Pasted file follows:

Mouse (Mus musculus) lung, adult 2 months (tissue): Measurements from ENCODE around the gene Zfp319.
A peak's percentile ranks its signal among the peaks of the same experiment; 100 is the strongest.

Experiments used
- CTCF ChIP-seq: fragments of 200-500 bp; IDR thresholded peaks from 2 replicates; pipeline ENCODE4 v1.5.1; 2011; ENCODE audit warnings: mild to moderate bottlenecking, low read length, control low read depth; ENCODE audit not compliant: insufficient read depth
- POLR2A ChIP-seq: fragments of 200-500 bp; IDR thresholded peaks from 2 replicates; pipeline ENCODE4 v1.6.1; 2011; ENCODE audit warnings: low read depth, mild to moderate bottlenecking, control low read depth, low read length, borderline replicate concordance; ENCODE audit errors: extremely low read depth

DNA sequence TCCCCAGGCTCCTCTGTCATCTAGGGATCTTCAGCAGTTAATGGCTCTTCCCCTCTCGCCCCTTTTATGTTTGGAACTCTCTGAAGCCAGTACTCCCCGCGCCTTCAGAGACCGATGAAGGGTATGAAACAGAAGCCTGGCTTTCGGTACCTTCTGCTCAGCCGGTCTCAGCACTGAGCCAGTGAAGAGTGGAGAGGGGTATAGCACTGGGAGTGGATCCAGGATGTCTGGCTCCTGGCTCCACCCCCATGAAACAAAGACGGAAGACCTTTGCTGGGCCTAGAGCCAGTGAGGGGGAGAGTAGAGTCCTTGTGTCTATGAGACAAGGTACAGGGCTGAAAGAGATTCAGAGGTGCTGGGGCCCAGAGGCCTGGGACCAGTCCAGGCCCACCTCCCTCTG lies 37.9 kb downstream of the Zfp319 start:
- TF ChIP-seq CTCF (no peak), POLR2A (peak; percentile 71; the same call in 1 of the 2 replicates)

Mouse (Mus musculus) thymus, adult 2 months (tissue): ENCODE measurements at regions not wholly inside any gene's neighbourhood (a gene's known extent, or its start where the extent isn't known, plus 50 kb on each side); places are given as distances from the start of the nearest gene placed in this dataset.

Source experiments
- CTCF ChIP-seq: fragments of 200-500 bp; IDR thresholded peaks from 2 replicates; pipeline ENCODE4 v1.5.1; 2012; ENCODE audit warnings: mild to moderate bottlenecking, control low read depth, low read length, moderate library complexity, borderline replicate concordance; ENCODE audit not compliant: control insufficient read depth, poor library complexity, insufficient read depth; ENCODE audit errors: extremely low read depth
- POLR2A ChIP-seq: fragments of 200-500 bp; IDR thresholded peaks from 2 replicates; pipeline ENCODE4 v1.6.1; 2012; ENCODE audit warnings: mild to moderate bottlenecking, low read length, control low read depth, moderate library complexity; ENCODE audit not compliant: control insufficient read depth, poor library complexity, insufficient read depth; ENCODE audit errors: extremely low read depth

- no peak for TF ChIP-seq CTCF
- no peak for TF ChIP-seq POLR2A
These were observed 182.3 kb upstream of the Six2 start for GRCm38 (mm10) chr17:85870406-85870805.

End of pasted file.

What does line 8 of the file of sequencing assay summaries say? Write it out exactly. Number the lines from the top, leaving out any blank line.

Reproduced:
Mouse (Mus musculus) thymus, adult 2 months (tissue): ENCODE measurements at regions not wholly inside any gene's neighbourhood (a gene's known extent, or its start where the extent isn't known, plus 50 kb on each side); places are given as distances from the start of the nearest gene placed in this dataset.